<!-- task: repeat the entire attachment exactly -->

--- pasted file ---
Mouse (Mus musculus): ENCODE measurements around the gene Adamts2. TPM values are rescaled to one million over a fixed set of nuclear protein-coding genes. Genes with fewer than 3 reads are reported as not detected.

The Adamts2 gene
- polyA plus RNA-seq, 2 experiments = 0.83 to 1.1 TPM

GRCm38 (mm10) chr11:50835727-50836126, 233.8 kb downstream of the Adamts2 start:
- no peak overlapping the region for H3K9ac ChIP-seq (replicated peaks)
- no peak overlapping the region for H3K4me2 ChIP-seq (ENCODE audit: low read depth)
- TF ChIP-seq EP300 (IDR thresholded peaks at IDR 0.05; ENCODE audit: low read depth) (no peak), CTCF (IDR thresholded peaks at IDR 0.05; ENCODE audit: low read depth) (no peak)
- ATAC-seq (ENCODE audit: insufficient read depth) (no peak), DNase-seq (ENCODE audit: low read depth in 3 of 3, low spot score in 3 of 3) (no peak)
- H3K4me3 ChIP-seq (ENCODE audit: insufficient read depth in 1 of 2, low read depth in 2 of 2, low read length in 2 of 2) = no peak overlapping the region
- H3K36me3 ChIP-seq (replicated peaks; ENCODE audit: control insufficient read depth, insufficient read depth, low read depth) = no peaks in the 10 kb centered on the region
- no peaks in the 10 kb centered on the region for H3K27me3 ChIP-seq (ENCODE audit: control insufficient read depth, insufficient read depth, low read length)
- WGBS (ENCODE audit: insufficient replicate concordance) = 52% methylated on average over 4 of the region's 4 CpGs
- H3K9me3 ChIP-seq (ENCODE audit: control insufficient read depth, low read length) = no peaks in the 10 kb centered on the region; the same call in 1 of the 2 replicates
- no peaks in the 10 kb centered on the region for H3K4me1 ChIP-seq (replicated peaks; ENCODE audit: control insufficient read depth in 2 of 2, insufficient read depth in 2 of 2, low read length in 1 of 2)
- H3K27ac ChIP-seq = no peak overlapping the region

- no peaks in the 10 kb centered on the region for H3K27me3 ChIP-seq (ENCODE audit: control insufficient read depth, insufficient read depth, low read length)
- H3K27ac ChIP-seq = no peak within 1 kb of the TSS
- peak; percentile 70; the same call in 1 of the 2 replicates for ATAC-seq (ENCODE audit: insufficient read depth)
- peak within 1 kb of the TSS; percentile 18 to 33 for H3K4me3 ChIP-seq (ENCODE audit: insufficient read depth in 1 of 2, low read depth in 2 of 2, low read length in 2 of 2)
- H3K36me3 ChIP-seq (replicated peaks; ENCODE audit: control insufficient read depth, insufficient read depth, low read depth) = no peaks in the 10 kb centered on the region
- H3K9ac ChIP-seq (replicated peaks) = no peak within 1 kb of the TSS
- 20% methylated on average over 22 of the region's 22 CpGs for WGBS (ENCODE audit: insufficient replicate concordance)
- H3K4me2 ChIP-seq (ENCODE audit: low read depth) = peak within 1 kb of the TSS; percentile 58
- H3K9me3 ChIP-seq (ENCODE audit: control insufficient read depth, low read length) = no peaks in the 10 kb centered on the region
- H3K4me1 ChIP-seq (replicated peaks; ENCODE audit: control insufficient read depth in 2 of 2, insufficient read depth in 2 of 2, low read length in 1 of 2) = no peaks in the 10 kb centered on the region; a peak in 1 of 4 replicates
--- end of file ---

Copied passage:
Mouse (Mus musculus): ENCODE measurements around the gene Adamts2. TPM values are rescaled to one million over a fixed set of nuclear protein-coding genes. Genes with fewer than 3 reads are reported as not detected.

The Adamts2 gene
- polyA plus RNA-seq, 2 experiments = 0.83 to 1.1 TPM

GRCm38 (mm10) chr11:50835727-50836126, 233.8 kb downstream of the Adamts2 start:
- no peak overlapping the region for H3K9ac ChIP-seq (replicated peaks)
- no peak overlapping the region for H3K4me2 ChIP-seq (ENCODE audit: low read depth)
- TF ChIP-seq EP300 (IDR thresholded peaks at IDR 0.05; ENCODE audit: low read depth) (no peak), CTCF (IDR thresholded peaks at IDR 0.05; ENCODE audit: low read depth) (no peak)
- ATAC-seq (ENCODE audit: insufficient read depth) (no peak), DNase-seq (ENCODE audit: low read depth in 3 of 3, low spot score in 3 of 3) (no peak)
- H3K4me3 ChIP-seq (ENCODE audit: insufficient read depth in 1 of 2, low read depth in 2 of 2, low read length in 2 of 2) = no peak overlapping the region
- H3K36me3 ChIP-seq (replicated peaks; ENCODE audit: control insufficient read depth, insufficient read depth, low read depth) = no peaks in the 10 kb centered on the region
- no peaks in the 10 kb centered on the region for H3K27me3 ChIP-seq (ENCODE audit: control insufficient read depth, insufficient read depth, low read length)
- WGBS (ENCODE audit: insufficient replicate concordance) = 52% methylated on average over 4 of the region's 4 CpGs
- H3K9me3 ChIP-seq (ENCODE audit: control insufficient read depth, low read length) = no peaks in the 10 kb centered on the region; the same call in 1 of the 2 replicates
- no peaks in the 10 kb centered on the region for H3K4me1 ChIP-seq (replicated peaks; ENCODE audit: control insufficient read depth in 2 of 2, insufficient read depth in 2 of 2, low read length in 1 of 2)
- H3K27ac ChIP-seq = no peak overlapping the region

- no peaks in the 10 kb centered on the region for H3K27me3 ChIP-seq (ENCODE audit: control insufficient read depth, insufficient read depth, low read length)
- H3K27ac ChIP-seq = no peak within 1 kb of the TSS
- peak; percentile 70; the same call in 1 of the 2 replicates for ATAC-seq (ENCODE audit: insufficient read depth)
- peak within 1 kb of the TSS; percentile 18 to 33 for H3K4me3 ChIP-seq (ENCODE audit: insufficient read depth in 1 of 2, low read depth in 2 of 2, low read length in 2 of 2)
- H3K36me3 ChIP-seq (replicated peaks; ENCODE audit: control insufficient read depth, insufficient read depth, low read depth) = no peaks in the 10 kb centered on the region
- H3K9ac ChIP-seq (replicated peaks) = no peak within 1 kb of the TSS
- 20% methylated on average over 22 of the region's 22 CpGs for WGBS (ENCODE audit: insufficient replicate concordance)
- H3K4me2 ChIP-seq (ENCODE audit: low read depth) = peak within 1 kb of the TSS; percentile 58
- H3K9me3 ChIP-seq (ENCODE audit: control insufficient read depth, low read length) = no peaks in the 10 kb centered on the region
- H3K4me1 ChIP-seq (replicated peaks; ENCODE audit: control insufficient read depth in 2 of 2, insufficient read depth in 2 of 2, low read length in 1 of 2) = no peaks in the 10 kb centered on the region; a peak in 1 of 4 replicates